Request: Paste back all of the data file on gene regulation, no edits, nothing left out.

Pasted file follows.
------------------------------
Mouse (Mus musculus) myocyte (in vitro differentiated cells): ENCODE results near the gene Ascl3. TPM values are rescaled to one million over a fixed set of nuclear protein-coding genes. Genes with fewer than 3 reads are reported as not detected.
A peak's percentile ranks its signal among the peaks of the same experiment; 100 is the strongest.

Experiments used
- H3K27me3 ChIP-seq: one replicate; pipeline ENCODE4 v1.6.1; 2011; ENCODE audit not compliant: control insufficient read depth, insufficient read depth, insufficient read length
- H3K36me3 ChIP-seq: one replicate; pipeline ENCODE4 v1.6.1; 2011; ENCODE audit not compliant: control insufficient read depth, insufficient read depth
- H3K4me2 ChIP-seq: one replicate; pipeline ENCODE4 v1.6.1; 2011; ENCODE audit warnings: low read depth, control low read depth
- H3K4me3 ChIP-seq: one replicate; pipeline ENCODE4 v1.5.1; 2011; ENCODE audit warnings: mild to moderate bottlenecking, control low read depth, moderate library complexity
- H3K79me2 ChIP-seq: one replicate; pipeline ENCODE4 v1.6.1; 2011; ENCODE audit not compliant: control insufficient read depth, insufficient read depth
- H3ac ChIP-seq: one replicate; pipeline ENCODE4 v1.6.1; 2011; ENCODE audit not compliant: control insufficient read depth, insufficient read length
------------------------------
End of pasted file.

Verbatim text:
Mouse (Mus musculus) myocyte (in vitro differentiated cells): ENCODE results near the gene Ascl3. TPM values are rescaled to one million over a fixed set of nuclear protein-coding genes. Genes with fewer than 3 reads are reported as not detected.
A peak's percentile ranks its signal among the peaks of the same experiment; 100 is the strongest.

Experiments used
- H3K27me3 ChIP-seq: one replicate; pipeline ENCODE4 v1.6.1; 2011; ENCODE audit not compliant: control insufficient read depth, insufficient read depth, insufficient read length
- H3K36me3 ChIP-seq: one replicate; pipeline ENCODE4 v1.6.1; 2011; ENCODE audit not compliant: control insufficient read depth, insufficient read depth
- H3K4me2 ChIP-seq: one replicate; pipeline ENCODE4 v1.6.1; 2011; ENCODE audit warnings: low read depth, control low read depth
- H3K4me3 ChIP-seq: one replicate; pipeline ENCODE4 v1.5.1; 2011; ENCODE audit warnings: mild to moderate bottlenecking, control low read depth, moderate library complexity
- H3K79me2 ChIP-seq: one replicate; pipeline ENCODE4 v1.6.1; 2011; ENCODE audit not compliant: control insufficient read depth, insufficient read depth
- H3ac ChIP-seq: one replicate; pipeline ENCODE4 v1.6.1; 2011; ENCODE audit not compliant: control insufficient read depth, insufficient read length